Memories · My Thoughts

Places from my Childhood

A little girl running - places from my childhood

Places from my childhood in Branson, Colorado, floated to my consciousness today. There are four places I loved: the store, the Community church, the jailhouse. I’m in Branson, visiting and took a walk today to a friend’s house. I passed the church and the jailhouse on the way. A smile crossed my lips as memories surfaced for each place.

On my return trip, I passed the foundation of the store. As I walked by, I marveled at the size of the foundation—as a child, the building looked so big. Today it looked so small! Memories overcame me! In my book, This Tumbleweed Landed, I wrote poems about each of these places. I’d like to share them with you!

Branson Community Church

Branson Community Church - places from my childhood
Branson Community Church
The Branson Community Church
small and quaint.  

People that touched my life
Maynard Bowen,
Walt Graham
Ministers of God, who took the time for me.  

The Loudens
The Gilstraps
The Smiths
The Warners
The Cummins
Mabel Survant
Mrs. Jamieson  

Sunday School teachers
and family friends who let me sit with them,
singing my songs out loud when I couldn’t even read.  

Beautiful old hymns and singing.
They loved me, taught me, and encouraged me.
A safe place to be on Sunday morning,
and a nice place to meet God.  

Youth group on Sunday night games
and talking about God
Youth group picnic and camp-outs at the Gilstraps
and the annual Christmas programs.  

One year, at the Christmas program
I was an angel
with the other young girls.
Donned in our white robes, wings, and haloes,
we walked in a straight line carrying lit candles.  

The girl behind me got too close
and caught my hair on fire!
Our teacher quickly handled the situation,
and I wasn’t burned.  

The program went on.

The Jailhouse

The Jailhouse
A landmark
That everyone wants to be pictured in.
Close the door, stand behind the bars
and smile.  

Two cells
A window in each
And also, a hard bed of concrete in each.

Numerous stories
about notorious criminals
who slept there and broke out!  

A special place for us!
Scott Warner would steal
cigarettes from his mom.
Bub and I would break
a piece of the salt lick
stored in Grandad Horner’s garage.
It was for our cattle.

We would meet at the jail.
Smoke then suck on the salt lick
to hide the smell of
the cigarette smoke.

I felt so sophisticated.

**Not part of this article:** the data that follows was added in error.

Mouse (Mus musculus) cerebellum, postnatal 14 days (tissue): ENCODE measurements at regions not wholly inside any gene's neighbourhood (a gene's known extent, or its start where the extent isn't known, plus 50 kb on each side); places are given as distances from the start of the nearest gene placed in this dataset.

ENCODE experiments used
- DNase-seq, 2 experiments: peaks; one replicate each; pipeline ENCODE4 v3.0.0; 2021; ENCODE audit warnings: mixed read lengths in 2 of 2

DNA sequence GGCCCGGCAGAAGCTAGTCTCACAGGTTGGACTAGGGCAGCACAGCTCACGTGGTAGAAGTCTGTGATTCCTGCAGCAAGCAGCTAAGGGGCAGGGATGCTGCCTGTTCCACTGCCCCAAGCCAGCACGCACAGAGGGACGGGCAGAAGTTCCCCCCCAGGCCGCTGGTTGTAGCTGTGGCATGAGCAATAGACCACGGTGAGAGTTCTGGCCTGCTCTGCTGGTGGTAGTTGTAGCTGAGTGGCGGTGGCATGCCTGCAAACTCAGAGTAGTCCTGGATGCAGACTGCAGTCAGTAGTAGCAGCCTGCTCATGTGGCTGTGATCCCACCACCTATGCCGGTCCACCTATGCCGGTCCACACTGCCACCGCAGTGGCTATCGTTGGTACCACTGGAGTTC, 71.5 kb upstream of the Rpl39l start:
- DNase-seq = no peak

So grown-up,
So fashionable.

Clara and Millard
Uncle Gay and Aunt Helen
But I never liked
The taste of it.  

Years later Bub and I told Mom
About our clandestine adventure.
She said she knew what we were doing.
She teasingly said,
“The smoke billowed out of the jail’s window.”  
But she never questioned us
Or Disciplined us.  

A growing up safe adventure!

The Store

The Branson Store - places from my childhood
The Branson Store
Dust, hard wood floor; aisles of adventure. 
Goods for sale—
Eggs, milk, and beef;
all the regular staples of life.
The McMillans owned it— 
Roy and Mokey.

Oversized paintings on the walls— 
a gold miner,
wild animals images 
long forgotten; 
painted by Julian Hancock.

But my favorite part
the candy!
A big wooden display case,
taller than me.
Glistening glass windows separated me 
from the mouth-watering delights.So big, so
So many colors, sizes, shapes, and 

I had a quarter—
I could buy the moon!

My walk awakened memories of these three places—they flooded me with Candy’s laughter at the store, Scott and the adventures of cigarettes in the jail, and so many people who loved me in that beautiful quaint little church.

Do you have childhood memories of special places? Share them in the comment section.

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Dancing · family · My Thoughts

My Family—How I Appreciate You!

Thank you latte to my family

My family rates high on my gratitude list, and I’d like to focus on them and how they have supported me over the years. I have an extensive extended family, so I won’t be able to give the credit due to everyone. So, I’m going to focus on my parents and my brother.